I held my breath, rolled up the genoa to slow the boat, and climbed up on the boom to get a better look at the water color ahead. All I could see was deep blue, except right on shore where I could see tan colored rocks. I was a little concerned because the south end of Ventana is marked by a rock ledge that comes up to five feet below the surface, 1/2 mile off shore in 100+ feet of water. I was afraid there was a similar reef or rock here on the north end of the island. I thought maybe I had mis-read the sailing directions or overlooked something on the chart.

 

After sailing another 300 yards the depth increased to 95', just like the Cunningham chart shows next to the picture that obscures the shallow spot I had just sailed over.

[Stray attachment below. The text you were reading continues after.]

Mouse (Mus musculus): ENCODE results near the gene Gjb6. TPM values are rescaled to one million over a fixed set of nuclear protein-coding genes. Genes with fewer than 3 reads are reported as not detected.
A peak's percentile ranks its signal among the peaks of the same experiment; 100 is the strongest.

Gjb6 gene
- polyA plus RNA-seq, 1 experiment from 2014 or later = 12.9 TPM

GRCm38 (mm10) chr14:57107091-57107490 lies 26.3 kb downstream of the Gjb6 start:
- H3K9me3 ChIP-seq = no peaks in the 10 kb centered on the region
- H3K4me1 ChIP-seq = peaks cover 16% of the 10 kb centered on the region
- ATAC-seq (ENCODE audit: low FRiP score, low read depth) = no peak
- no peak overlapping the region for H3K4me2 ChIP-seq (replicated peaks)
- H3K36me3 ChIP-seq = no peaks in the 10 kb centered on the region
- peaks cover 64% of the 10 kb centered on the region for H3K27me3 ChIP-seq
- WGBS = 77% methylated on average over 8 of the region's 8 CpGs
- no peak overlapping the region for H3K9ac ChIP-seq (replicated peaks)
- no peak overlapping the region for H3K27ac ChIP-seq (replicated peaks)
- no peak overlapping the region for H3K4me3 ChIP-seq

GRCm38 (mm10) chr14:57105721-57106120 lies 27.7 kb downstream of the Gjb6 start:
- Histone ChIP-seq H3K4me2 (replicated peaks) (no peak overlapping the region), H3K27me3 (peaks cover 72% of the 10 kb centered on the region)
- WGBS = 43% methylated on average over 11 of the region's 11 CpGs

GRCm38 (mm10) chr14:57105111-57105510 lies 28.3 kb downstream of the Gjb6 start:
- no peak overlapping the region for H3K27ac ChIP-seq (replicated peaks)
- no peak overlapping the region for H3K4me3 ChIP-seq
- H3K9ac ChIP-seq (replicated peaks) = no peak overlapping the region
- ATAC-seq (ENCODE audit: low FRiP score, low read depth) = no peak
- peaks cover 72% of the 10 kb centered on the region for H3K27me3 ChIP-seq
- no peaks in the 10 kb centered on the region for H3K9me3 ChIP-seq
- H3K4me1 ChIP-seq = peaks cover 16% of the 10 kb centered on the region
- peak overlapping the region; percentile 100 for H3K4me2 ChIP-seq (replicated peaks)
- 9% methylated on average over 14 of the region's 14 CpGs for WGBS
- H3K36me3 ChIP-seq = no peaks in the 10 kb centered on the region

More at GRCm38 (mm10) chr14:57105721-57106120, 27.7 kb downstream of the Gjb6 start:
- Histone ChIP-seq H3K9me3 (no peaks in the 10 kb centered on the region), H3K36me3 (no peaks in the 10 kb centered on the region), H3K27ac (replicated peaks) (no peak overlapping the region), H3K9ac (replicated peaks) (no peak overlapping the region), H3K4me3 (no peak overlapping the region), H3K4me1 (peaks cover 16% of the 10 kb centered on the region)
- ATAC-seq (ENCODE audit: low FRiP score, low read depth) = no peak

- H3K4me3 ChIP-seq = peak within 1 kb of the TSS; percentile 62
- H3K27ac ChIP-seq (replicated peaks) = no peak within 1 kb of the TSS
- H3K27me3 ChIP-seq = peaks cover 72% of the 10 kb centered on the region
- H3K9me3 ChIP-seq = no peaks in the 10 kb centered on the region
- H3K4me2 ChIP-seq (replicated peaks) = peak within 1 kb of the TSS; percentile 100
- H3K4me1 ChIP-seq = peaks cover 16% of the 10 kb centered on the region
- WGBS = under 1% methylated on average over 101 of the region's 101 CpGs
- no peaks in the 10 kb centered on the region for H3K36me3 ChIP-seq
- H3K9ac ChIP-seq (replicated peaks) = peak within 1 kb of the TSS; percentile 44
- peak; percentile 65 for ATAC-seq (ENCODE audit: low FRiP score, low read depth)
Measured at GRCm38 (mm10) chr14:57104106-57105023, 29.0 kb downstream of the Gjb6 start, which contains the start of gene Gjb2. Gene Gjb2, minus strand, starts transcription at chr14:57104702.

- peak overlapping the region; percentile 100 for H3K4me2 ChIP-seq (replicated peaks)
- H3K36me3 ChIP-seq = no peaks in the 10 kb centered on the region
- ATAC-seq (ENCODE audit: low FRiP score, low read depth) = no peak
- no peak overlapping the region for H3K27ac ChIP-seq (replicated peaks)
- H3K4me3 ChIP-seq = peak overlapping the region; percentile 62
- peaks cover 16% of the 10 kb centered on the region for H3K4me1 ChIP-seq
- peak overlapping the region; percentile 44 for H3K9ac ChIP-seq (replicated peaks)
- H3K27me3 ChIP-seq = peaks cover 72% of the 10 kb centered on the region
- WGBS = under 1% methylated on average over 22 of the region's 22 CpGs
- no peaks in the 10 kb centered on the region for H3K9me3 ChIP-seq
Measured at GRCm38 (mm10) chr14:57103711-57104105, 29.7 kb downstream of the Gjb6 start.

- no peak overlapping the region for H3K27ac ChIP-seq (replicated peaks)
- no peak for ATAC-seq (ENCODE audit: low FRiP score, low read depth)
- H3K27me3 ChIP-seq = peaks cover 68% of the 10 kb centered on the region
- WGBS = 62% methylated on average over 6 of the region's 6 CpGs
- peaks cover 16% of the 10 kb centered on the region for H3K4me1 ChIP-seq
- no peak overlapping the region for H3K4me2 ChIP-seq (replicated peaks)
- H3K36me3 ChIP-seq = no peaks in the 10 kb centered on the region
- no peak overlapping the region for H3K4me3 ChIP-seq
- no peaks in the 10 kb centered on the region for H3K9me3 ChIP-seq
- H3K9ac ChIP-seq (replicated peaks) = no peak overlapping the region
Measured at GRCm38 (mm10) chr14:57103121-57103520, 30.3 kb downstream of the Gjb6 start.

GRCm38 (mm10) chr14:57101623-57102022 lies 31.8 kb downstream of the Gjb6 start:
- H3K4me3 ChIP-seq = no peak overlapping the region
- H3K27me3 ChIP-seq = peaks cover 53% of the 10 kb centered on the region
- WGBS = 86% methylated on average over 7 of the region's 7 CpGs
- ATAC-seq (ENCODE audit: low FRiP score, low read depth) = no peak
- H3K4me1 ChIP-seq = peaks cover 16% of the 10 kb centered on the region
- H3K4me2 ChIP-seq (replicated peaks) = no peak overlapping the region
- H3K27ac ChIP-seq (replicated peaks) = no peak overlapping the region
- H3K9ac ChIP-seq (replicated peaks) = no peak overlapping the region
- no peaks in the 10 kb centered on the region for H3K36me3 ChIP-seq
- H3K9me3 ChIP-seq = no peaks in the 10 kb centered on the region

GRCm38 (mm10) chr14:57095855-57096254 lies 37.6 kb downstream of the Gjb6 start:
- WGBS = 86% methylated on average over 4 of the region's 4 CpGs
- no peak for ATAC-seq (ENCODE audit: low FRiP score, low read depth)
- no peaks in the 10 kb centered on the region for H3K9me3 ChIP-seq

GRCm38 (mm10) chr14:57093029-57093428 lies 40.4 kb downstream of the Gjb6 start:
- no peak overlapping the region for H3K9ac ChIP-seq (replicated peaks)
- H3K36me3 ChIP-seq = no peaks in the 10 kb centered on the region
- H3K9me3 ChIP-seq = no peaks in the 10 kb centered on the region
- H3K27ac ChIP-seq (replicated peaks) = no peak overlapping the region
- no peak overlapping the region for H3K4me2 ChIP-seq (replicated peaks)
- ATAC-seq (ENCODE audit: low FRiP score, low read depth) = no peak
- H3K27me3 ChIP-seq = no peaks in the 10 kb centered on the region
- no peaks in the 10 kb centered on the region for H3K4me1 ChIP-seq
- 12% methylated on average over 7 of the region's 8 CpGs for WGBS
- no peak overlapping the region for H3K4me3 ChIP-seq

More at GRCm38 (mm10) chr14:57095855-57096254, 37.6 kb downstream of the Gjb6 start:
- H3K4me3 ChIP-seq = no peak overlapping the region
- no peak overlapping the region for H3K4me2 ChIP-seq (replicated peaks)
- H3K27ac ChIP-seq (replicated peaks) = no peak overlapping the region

I then made an uneventful entrance to the Ventana anchorage and dropped the anchor in 20' of clear water, over a white sand bottom.

I will be staying in the Bahia de Los Angeles area for another week or so before I start south. Last year the big hurricane of the year hit La Paz with 90 knot winds on October 5 and up here on October 6. If the tropics are still quiet by October 5 I will head south. It is about 335 miles to La Paz and I hope to make that in about 12 legs with only one over night leg. I plan to be in La Paz by late October.